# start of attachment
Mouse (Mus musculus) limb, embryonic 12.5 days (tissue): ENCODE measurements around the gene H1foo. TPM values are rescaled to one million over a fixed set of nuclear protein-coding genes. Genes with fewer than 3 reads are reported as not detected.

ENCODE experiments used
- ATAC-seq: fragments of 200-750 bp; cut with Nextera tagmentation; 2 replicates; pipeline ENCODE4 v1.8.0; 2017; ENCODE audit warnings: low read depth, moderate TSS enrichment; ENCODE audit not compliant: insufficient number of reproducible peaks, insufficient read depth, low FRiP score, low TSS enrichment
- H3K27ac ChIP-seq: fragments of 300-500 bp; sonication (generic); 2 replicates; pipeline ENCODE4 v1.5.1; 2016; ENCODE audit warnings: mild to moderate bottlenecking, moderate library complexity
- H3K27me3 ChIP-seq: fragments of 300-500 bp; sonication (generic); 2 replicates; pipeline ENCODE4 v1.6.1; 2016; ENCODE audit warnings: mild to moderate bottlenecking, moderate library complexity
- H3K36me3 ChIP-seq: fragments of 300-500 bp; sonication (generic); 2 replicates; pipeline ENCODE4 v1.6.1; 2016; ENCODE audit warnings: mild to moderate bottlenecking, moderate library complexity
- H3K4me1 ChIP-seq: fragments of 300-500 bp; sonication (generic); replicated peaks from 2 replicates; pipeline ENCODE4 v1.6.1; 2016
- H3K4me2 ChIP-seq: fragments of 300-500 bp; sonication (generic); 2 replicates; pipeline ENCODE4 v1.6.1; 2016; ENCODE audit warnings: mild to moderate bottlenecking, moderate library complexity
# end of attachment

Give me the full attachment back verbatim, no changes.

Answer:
Mouse (Mus musculus) limb, embryonic 12.5 days (tissue): ENCODE measurements around the gene H1foo. TPM values are rescaled to one million over a fixed set of nuclear protein-coding genes. Genes with fewer than 3 reads are reported as not detected.

ENCODE experiments used
- ATAC-seq: fragments of 200-750 bp; cut with Nextera tagmentation; 2 replicates; pipeline ENCODE4 v1.8.0; 2017; ENCODE audit warnings: low read depth, moderate TSS enrichment; ENCODE audit not compliant: insufficient number of reproducible peaks, insufficient read depth, low FRiP score, low TSS enrichment
- H3K27ac ChIP-seq: fragments of 300-500 bp; sonication (generic); 2 replicates; pipeline ENCODE4 v1.5.1; 2016; ENCODE audit warnings: mild to moderate bottlenecking, moderate library complexity
- H3K27me3 ChIP-seq: fragments of 300-500 bp; sonication (generic); 2 replicates; pipeline ENCODE4 v1.6.1; 2016; ENCODE audit warnings: mild to moderate bottlenecking, moderate library complexity
- H3K36me3 ChIP-seq: fragments of 300-500 bp; sonication (generic); 2 replicates; pipeline ENCODE4 v1.6.1; 2016; ENCODE audit warnings: mild to moderate bottlenecking, moderate library complexity
- H3K4me1 ChIP-seq: fragments of 300-500 bp; sonication (generic); replicated peaks from 2 replicates; pipeline ENCODE4 v1.6.1; 2016
- H3K4me2 ChIP-seq: fragments of 300-500 bp; sonication (generic); 2 replicates; pipeline ENCODE4 v1.6.1; 2016; ENCODE audit warnings: mild to moderate bottlenecking, moderate library complexity